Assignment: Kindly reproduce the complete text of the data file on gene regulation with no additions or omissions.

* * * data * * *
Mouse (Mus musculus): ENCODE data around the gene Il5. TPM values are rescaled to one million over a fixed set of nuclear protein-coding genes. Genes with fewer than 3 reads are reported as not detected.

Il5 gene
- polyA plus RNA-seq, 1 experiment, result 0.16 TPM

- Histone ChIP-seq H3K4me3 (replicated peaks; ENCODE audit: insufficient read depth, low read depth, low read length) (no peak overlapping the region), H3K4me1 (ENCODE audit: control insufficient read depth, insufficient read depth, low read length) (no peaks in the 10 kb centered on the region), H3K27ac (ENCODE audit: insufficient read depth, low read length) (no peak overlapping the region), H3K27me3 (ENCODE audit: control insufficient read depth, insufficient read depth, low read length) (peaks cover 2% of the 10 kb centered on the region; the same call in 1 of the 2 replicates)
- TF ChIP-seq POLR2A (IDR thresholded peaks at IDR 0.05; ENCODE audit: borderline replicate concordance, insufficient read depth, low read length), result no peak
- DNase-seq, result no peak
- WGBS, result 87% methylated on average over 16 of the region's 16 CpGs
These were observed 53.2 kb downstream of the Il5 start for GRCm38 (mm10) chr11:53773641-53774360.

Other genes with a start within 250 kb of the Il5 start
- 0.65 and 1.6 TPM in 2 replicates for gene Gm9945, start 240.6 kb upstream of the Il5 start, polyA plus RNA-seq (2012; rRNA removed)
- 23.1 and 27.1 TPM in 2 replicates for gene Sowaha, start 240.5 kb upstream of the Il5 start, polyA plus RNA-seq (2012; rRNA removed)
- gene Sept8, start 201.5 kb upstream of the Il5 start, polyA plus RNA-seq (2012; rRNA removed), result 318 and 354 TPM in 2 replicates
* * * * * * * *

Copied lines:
Mouse (Mus musculus): ENCODE data around the gene Il5. TPM values are rescaled to one million over a fixed set of nuclear protein-coding genes. Genes with fewer than 3 reads are reported as not detected.

Il5 gene
- polyA plus RNA-seq, 1 experiment, result 0.16 TPM

- Histone ChIP-seq H3K4me3 (replicated peaks; ENCODE audit: insufficient read depth, low read depth, low read length) (no peak overlapping the region), H3K4me1 (ENCODE audit: control insufficient read depth, insufficient read depth, low read length) (no peaks in the 10 kb centered on the region), H3K27ac (ENCODE audit: insufficient read depth, low read length) (no peak overlapping the region), H3K27me3 (ENCODE audit: control insufficient read depth, insufficient read depth, low read length) (peaks cover 2% of the 10 kb centered on the region; the same call in 1 of the 2 replicates)
- TF ChIP-seq POLR2A (IDR thresholded peaks at IDR 0.05; ENCODE audit: borderline replicate concordance, insufficient read depth, low read length), result no peak
- DNase-seq, result no peak
- WGBS, result 87% methylated on average over 16 of the region's 16 CpGs
These were observed 53.2 kb downstream of the Il5 start for GRCm38 (mm10) chr11:53773641-53774360.

Other genes with a start within 250 kb of the Il5 start
- 0.65 and 1.6 TPM in 2 replicates for gene Gm9945, start 240.6 kb upstream of the Il5 start, polyA plus RNA-seq (2012; rRNA removed)
- 23.1 and 27.1 TPM in 2 replicates for gene Sowaha, start 240.5 kb upstream of the Il5 start, polyA plus RNA-seq (2012; rRNA removed)
- gene Sept8, start 201.5 kb upstream of the Il5 start, polyA plus RNA-seq (2012; rRNA removed), result 318 and 354 TPM in 2 replicates